Top 3 Remedies For Estate Sale Winter Withdrawals
It’s the snowiest winter in the Inland Northwest since the 2008/2009 season (according to Inland Northwest Weather Blog) and the 20th worst December since 1892. In December 2008 we got 61.5 inches. In December 2016 we got 19 inches. It’s still a lot of snow. But there’s not a lot of estate sales and I’m going through withdrawals. And as much as I hate summer, “sale-ing” outside in the frigid-as-a-polar-bear’s-tit weather is never fun. Not ever. Not even without my two ADHD kids. Nope, not worth it.
Fortunately there are many other options to satisfy my withdrawals from warm weather thrifting. Here are my three favorite options when I can’t find an estate sale to dig through (or don’t want to):
1. Family & Friends Barter Party.
This kind of party is when you ask the invited guests to each bring a set number of items (I’d keep it less than 10) that they no longer love, but are still in good condition. These items will be “thrown into the pot” for everyone to have a chance to get for themselves.
Ask each person to also bring an appetizer or beverage to share.
As everyone arrives the organizer takes their items and “sets up the shop” by grouping like items together while the guests munch and meet.
Guests draw numbers to determine who’s first, and so-on.
When you’re ready to shop each person picks one item at a time. The cycle keeps going as everyone has a chance to pick the same number of items they brought.
Sometimes not everything will be picked. If that happens you can give the owner a chance to take them home or have a designated person load all the extras into their vehicle and the leftovers get donated to a thrift store.
To spice things up you can make it a “White Elephant Party” and encourage stealing.
This party isn’t for everyone. I have fun at these. Not all of your friends will enjoy thrifting as much as you or I do. I find it exhilarating.
2. Thrift stores.
But not just any thrift store. I like the tiny local thrift stores because so many cool things are there and sometimes you have to dig around in bins to find some really cool treasures.
I don’t like the big stores. I’m not a fan of the Salvation Army Store (mostly because a rude woman gave me a dirty look and stared down my then 2 year old daughter as I walked through the store. Then she started to yell – because that’s part of her speech delay – and the bitch tells me that the manager of the store will kick me out if she doesn’t quiet down. Pleasant Hill, CA, I’m talking to you! No, I will not apologize for calling her a bitch. She was nasty and waited for my daughter to “act up”. I never went back to that store.) And the regular goodwill stores don’t do it for me anymore if I want to get lost for hours. Those stores are great if you know exactly what you want because they’re very well organized. I like to dig around so I can get my estate sale fix.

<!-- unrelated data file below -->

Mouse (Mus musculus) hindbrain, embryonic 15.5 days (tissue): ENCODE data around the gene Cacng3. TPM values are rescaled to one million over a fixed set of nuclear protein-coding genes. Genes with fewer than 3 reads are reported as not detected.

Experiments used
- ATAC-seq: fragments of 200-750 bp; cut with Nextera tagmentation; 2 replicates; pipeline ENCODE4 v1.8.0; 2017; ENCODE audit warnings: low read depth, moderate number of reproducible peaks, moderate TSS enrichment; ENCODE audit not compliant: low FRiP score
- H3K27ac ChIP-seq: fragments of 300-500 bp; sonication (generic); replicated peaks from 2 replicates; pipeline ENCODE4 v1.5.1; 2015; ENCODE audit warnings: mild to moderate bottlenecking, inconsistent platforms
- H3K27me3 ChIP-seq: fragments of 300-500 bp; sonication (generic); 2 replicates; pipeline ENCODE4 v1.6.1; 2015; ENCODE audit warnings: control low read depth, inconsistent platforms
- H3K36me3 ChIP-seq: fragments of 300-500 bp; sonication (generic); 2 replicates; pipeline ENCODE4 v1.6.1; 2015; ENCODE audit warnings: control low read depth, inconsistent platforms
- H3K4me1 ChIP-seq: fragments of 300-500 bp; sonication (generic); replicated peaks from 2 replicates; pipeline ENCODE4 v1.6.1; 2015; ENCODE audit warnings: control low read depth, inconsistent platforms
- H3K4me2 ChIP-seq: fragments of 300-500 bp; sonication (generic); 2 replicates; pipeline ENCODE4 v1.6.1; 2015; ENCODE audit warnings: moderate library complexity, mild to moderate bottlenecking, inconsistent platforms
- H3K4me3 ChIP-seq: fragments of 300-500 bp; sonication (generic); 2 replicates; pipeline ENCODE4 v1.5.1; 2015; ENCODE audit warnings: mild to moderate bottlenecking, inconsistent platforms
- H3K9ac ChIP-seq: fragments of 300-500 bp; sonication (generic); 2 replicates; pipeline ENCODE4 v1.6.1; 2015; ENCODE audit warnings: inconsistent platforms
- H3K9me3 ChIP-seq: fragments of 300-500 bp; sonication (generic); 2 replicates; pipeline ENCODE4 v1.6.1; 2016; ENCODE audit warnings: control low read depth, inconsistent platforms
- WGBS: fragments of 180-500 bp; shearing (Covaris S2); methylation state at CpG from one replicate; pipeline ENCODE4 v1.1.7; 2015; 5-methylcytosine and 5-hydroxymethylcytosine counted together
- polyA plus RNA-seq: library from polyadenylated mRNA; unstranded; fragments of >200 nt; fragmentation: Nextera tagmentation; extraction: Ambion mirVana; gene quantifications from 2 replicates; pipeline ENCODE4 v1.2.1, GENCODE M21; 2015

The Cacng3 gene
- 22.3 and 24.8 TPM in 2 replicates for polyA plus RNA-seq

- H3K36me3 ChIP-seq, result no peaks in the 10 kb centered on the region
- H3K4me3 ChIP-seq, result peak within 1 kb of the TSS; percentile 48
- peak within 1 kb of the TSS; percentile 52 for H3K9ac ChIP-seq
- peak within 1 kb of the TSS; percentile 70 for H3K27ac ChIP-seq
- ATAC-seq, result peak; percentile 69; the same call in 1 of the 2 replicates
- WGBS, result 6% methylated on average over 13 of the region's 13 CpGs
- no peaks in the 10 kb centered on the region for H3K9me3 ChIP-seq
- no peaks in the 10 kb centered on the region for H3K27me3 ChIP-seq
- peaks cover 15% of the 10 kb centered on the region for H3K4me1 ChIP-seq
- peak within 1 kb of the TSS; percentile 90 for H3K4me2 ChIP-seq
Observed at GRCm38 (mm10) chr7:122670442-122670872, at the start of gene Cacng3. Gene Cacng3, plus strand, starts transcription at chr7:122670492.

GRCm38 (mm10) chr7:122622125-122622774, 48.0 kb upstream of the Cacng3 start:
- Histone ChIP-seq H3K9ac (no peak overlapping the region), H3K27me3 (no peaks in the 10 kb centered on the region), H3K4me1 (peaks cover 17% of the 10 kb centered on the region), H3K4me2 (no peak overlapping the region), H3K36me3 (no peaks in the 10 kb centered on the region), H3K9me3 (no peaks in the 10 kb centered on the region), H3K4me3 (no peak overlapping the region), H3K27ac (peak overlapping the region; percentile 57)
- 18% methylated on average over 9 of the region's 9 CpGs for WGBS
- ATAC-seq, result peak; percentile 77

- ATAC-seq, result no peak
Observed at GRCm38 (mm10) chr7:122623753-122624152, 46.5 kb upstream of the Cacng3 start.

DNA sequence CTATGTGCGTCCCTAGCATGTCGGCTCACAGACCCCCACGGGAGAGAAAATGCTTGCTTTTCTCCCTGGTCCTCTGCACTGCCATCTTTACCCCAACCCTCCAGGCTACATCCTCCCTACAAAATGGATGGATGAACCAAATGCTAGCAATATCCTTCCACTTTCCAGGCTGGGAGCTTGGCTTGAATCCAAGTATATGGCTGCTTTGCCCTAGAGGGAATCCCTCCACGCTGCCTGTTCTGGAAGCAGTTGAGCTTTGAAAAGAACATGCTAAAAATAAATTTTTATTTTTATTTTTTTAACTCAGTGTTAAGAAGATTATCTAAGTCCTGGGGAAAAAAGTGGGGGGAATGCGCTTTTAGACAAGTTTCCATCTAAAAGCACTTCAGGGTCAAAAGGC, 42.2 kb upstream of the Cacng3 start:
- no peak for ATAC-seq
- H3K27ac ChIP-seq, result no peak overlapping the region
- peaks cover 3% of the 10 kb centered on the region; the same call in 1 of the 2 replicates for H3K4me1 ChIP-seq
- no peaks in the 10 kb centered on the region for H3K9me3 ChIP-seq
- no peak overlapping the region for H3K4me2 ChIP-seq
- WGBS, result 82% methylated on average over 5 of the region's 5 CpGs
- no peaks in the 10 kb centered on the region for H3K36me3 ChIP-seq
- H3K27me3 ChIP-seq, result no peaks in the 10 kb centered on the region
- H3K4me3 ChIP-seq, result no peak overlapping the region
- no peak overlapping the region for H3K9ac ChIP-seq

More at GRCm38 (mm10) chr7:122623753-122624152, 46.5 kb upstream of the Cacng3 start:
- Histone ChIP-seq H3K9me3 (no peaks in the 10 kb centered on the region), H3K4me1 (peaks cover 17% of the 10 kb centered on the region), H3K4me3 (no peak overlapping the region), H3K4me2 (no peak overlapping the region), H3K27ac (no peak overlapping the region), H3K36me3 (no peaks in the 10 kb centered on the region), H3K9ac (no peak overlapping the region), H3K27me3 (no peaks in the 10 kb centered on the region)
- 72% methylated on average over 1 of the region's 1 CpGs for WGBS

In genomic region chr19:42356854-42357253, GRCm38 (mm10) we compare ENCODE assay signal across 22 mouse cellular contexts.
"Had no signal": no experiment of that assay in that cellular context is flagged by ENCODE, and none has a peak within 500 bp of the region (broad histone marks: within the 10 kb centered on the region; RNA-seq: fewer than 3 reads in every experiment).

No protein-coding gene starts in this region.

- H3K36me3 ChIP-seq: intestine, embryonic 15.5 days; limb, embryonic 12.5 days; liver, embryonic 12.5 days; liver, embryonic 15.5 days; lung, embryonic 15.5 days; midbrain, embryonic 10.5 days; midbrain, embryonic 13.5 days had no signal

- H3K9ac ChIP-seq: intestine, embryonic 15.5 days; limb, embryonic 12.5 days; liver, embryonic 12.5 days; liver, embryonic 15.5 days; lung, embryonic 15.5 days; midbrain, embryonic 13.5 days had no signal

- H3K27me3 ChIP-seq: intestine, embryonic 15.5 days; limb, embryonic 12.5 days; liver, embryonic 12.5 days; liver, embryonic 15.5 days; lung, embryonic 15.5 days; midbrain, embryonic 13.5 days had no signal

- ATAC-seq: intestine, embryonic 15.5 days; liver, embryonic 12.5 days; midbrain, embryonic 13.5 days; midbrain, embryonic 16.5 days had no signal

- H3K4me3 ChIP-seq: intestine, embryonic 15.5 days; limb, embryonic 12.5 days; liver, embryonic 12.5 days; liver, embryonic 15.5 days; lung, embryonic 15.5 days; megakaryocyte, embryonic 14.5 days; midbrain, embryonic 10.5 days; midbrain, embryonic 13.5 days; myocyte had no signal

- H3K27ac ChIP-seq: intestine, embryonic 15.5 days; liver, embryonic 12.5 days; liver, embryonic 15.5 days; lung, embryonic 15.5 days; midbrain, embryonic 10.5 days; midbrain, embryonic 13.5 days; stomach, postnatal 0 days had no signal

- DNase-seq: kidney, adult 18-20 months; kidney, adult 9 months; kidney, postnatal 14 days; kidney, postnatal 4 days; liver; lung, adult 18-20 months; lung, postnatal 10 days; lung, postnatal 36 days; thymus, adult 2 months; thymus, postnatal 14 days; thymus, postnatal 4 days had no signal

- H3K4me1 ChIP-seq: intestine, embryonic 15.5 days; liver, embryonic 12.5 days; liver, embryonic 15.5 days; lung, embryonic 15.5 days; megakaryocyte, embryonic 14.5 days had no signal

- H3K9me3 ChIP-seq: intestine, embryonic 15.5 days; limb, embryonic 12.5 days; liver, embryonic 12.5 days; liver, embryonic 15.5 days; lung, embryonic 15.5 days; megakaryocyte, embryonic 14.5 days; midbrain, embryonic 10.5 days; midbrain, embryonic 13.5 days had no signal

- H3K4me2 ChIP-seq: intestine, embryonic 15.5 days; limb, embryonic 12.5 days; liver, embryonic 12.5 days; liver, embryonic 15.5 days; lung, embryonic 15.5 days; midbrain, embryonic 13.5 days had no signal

The thrift store that I absolutely love the most? Goodwill OUTLET stores.
I know, right!?
Goodwill has outlet stores?
If you’re fortunate enough to live in a city with a Goodwill Outlet you’re going to lose your pants.
Plan on spending three hours on your thrifting adventure to the outlet. Bring grungy clothes and gloves. You’ll be digging through bins and bins of stuff that the regular goodwill stores couldn’t sell. You pay by the pound and, i was a total dork when this happened the first time, you roll the cart onto a scale and it weighs your items (minus the 45 pounds for the cart, I think). The price per pound drops if you have more weight. I can easily fill my cart for less than $35. I have found some awesome toys and other kid things like paper storage bins and cabinets to upcycle into play kitchens. My 7 year old son, especially, loves our outlet adventures.
Yup. Going through clothes that don’t fit, toys that are too young for the kids (or broken), items that no longer bring me joy; I send them off to donation (not the broken ones). And since many of our material things are thrifted, I feel like it’s the circle of life. These items get to bless another owner, I don’t have to pay full price for them, and it’s one less thing going to a landfill. And since I didn’t have to pay full price for them initially (unless I bought them new), now someone else won’t either.
When you declutter you should also shop your own home. Find new uses for things hidden in the closet, rework your space with things you already own. And now that you’ve gotten rid of some things, I’m assuming your house is looking much happier and you’re not cringing in anger every time you walk in (we don’t have to talk about how I know this feeling).
It’s mid-January now. It’s cold here with rain on the way. We’ve been visited by Winter Storm Helena and Winter Storm Jupiter. Snow will be coming back next week (I wonder what that winter storm will be named?) and if the world ends right here, I’ll never see another estate sale or outdoor yard/garage sale again. I can only hope that the doom and gloom of the dirty snow-covered sidewalks is brightened by my own decluttering mission that I’m taking on these next few weeks.
Watch for more posts about what I’m saying goodbye to, while we wait for spring and summer together. (Even my California friends are getting lots of rain)